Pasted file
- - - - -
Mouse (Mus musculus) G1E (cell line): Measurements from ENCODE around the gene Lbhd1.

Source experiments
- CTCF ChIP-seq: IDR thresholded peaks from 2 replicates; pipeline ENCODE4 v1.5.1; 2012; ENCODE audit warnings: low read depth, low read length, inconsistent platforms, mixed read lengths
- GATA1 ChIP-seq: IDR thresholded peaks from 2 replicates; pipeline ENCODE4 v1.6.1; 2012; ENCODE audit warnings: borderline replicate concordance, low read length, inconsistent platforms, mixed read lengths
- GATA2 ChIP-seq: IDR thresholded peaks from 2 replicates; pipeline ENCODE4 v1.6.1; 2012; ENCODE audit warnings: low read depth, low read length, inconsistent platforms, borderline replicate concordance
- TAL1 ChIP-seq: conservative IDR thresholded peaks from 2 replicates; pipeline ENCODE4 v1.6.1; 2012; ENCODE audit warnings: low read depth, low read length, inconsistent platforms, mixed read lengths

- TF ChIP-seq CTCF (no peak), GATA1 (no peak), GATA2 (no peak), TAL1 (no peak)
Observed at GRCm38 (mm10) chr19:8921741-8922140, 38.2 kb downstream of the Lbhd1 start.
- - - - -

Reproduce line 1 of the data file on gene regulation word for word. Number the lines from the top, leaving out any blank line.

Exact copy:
Mouse (Mus musculus) G1E (cell line): Measurements from ENCODE around the gene Lbhd1.